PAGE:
Human and Robot Tour Guides

One thing I have enjoyed is a weekly group flight organized by Jules Altis, who happens to be an active private pilot as well as a simulator enthusiast. For months he focused on US National Parks of which there are many worth touring from the air. He would research the history and special features of each park and share those presentations and videos along with the flight plan for all of us to follow in the simulator and on Twitch or Discord. Olympia National Park, Washington, was my personal favorite. More recently he switched to a more informal format with international destinations like the Amalfi Coast of Italy, the Great Rift Valley of Africa, and the Tokaido Road in Japan. He makes use of a great free add-on developed by others called Bushtalk Radio which provides computer-narrated tours within the simulator of over twelve-thousand points of interest around the world. I’ve helped in small ways with Bushtalk Radio, especially with this brief trailer video that introduces it in the same synthetic “English lady” voice used for the actual tours (the music is mine).

Favorite Places

In addition to the “standards” like the Grand Canyon, Mount Fuji, and New York City, there are so many lesser-known mountains, lakes, cities, bridges, and dams, not to mention so many great airports. If you love airplanes you’ve got to love airports! Many of these sights are beautiful right out of the box, but there is also a facility for “add-ons,” both free and paid. In addition to an expanded air fleet (fancy a Spitfire or F-14 Tomcat?), you can find hundreds of airports with added details. Duxford Airfield, England is a current (free) favorite of mine. Scenery enhancements are also popular, many free, but many great commercial ones that are well worth a few dollars, like this improved version of Seoul, Korea which reminds me of my many visits there over the years.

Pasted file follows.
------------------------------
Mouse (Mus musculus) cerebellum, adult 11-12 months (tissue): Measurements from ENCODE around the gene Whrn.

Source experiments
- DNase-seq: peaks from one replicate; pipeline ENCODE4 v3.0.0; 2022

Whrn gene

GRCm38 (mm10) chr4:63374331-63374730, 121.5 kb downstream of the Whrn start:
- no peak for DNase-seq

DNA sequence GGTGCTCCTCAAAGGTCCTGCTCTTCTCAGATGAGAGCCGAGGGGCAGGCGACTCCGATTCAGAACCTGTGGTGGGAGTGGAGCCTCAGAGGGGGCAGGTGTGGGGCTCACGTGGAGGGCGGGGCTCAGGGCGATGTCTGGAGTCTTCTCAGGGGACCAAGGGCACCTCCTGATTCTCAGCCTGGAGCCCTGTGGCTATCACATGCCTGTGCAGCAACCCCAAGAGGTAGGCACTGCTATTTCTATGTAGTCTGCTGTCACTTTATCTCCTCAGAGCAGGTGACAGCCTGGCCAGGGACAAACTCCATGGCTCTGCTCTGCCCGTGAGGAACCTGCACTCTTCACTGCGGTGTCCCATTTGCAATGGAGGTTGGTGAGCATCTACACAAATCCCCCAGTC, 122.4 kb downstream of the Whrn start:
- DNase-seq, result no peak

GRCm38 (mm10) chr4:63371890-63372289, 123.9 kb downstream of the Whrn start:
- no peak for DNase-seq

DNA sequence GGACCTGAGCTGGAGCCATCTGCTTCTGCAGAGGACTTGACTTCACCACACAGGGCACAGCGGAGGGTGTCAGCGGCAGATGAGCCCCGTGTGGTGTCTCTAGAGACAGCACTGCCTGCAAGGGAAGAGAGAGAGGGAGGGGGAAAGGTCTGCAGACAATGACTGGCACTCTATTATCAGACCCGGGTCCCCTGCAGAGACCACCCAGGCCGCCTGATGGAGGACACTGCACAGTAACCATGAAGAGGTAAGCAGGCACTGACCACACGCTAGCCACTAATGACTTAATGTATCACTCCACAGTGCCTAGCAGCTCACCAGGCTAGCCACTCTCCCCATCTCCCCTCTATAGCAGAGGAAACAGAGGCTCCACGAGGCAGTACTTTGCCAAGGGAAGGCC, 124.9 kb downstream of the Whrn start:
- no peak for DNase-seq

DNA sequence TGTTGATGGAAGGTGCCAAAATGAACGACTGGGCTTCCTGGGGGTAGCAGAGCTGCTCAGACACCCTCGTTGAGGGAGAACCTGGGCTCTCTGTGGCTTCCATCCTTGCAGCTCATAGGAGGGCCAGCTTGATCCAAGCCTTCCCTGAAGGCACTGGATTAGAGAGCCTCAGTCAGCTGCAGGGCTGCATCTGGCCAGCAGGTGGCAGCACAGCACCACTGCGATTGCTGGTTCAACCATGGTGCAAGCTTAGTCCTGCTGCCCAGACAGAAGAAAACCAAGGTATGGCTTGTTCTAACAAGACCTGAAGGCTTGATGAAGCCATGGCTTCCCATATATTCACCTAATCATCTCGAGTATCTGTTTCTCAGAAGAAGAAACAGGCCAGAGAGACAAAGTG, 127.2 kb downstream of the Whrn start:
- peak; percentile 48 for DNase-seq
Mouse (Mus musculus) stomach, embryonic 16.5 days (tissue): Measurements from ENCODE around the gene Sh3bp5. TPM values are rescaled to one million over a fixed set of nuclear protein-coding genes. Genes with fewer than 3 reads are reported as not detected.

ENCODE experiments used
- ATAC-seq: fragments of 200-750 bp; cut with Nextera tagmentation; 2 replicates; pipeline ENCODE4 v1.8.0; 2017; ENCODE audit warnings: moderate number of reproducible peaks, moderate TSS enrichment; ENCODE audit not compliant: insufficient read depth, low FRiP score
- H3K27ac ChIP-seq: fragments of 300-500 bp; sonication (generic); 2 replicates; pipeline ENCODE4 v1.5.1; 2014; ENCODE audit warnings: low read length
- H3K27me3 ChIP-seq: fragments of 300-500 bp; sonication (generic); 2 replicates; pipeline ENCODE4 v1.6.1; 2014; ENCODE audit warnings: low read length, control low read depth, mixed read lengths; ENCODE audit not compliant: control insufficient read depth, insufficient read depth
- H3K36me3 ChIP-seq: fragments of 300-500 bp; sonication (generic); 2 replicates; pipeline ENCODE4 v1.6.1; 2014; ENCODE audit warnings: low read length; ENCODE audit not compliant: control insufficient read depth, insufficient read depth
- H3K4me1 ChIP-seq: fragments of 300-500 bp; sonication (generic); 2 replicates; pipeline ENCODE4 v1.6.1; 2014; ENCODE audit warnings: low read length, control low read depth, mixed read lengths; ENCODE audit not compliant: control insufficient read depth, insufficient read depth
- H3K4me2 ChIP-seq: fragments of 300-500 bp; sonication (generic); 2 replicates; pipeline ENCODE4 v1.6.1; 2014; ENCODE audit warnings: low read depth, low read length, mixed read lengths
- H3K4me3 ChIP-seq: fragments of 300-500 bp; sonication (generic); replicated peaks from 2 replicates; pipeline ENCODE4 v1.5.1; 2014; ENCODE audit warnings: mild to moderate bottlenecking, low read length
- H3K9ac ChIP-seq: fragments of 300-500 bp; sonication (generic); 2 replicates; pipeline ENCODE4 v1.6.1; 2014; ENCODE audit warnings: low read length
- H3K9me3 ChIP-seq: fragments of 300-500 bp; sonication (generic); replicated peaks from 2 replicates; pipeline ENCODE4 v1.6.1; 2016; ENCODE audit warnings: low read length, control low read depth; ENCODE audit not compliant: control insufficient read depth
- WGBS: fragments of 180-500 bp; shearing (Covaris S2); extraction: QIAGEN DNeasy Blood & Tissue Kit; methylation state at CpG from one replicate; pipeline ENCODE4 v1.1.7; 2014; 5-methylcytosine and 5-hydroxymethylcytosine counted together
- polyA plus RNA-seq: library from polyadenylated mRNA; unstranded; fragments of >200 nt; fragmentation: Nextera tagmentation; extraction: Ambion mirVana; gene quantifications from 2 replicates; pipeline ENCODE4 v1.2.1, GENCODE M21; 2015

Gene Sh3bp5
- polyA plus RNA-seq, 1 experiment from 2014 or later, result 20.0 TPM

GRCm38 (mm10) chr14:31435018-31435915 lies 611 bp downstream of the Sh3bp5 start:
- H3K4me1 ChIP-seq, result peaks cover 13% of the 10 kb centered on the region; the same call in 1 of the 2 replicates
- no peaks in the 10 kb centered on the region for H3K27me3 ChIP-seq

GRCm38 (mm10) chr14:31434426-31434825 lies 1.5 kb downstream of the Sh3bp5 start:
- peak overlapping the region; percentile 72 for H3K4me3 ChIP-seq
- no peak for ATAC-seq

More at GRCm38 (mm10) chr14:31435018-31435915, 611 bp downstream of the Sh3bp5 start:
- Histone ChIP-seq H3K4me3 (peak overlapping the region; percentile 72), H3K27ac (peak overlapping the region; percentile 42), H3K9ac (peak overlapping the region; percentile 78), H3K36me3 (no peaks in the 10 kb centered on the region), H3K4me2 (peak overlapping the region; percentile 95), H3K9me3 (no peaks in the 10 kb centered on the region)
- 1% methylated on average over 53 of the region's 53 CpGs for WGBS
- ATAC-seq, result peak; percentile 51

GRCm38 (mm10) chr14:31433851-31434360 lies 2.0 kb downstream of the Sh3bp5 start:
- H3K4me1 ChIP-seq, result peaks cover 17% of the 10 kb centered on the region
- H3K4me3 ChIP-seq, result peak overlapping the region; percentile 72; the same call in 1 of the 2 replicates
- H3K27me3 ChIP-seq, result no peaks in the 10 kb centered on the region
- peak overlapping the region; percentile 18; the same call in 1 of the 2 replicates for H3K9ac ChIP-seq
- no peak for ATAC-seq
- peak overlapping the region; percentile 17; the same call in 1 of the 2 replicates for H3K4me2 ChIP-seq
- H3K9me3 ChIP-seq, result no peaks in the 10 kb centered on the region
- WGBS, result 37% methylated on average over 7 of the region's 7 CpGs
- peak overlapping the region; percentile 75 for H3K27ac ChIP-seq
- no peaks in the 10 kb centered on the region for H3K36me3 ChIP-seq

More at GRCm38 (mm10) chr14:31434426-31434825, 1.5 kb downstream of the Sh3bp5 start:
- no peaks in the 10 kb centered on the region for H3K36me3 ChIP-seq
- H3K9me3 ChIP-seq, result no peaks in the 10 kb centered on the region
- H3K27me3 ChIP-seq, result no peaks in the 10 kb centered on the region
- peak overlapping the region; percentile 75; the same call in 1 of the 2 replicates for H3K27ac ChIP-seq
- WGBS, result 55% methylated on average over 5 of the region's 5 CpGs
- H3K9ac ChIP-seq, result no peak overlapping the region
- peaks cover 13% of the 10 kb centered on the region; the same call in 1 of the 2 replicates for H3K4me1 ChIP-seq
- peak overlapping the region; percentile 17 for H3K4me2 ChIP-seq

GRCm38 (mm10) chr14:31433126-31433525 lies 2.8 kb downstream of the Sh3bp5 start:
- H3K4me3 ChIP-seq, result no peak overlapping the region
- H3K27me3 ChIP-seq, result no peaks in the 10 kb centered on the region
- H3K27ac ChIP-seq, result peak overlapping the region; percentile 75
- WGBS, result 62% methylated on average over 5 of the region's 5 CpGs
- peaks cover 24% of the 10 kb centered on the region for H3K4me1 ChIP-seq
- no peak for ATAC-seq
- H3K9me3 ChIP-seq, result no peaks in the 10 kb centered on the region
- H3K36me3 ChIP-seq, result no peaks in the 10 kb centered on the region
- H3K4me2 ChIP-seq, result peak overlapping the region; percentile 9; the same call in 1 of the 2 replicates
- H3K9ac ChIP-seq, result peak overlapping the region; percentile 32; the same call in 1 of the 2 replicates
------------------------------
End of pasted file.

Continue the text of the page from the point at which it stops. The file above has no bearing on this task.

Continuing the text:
I have created many videos which are usually short flights in some cool area I’ve discovered. I’ve experimented with adding my own music to a few, like this one of a Spitfire (White Cliffs of Dover, of course) or this flight around Tokyo. One of my favorite videos is this one (not mine) of many beauty spots, set to an instrumental version of “What a Wonderful World.”

This is already a long post so I will end here. I’ll probably write another one talking about what it is that makes the Microsoft Flight Simulator experience so engaging for me.

MSFS screenshots above, from the top (* add-on aircraft):

1. Stearman* over north Australia; 2. Dorand AR.1* (WWI) over Minnesota; 3. Stearman* passing through Tower Bridge, London; 4. Diamond DA-40NG over Sphinx Observatory, Jungfrau, Switzerland; 5. Cubcrafters XCub, Milford Sound, New Zealand; 6. Cessna 208 on a group flight in Iceland; 7. XCub on floats, Nahuel Huapi National Park, Argentina; 8. Beechcraft G36 near Lotte World Tower, Seoul, Korea; 9. Nieuport 17* (WWI) over Duxford Airfield, England; 10. Aermacchi MB-339* somewhere over Ireland

Here's a link to a shared Google Photos album with a few other screenshots from Microsoft Flight Simulator.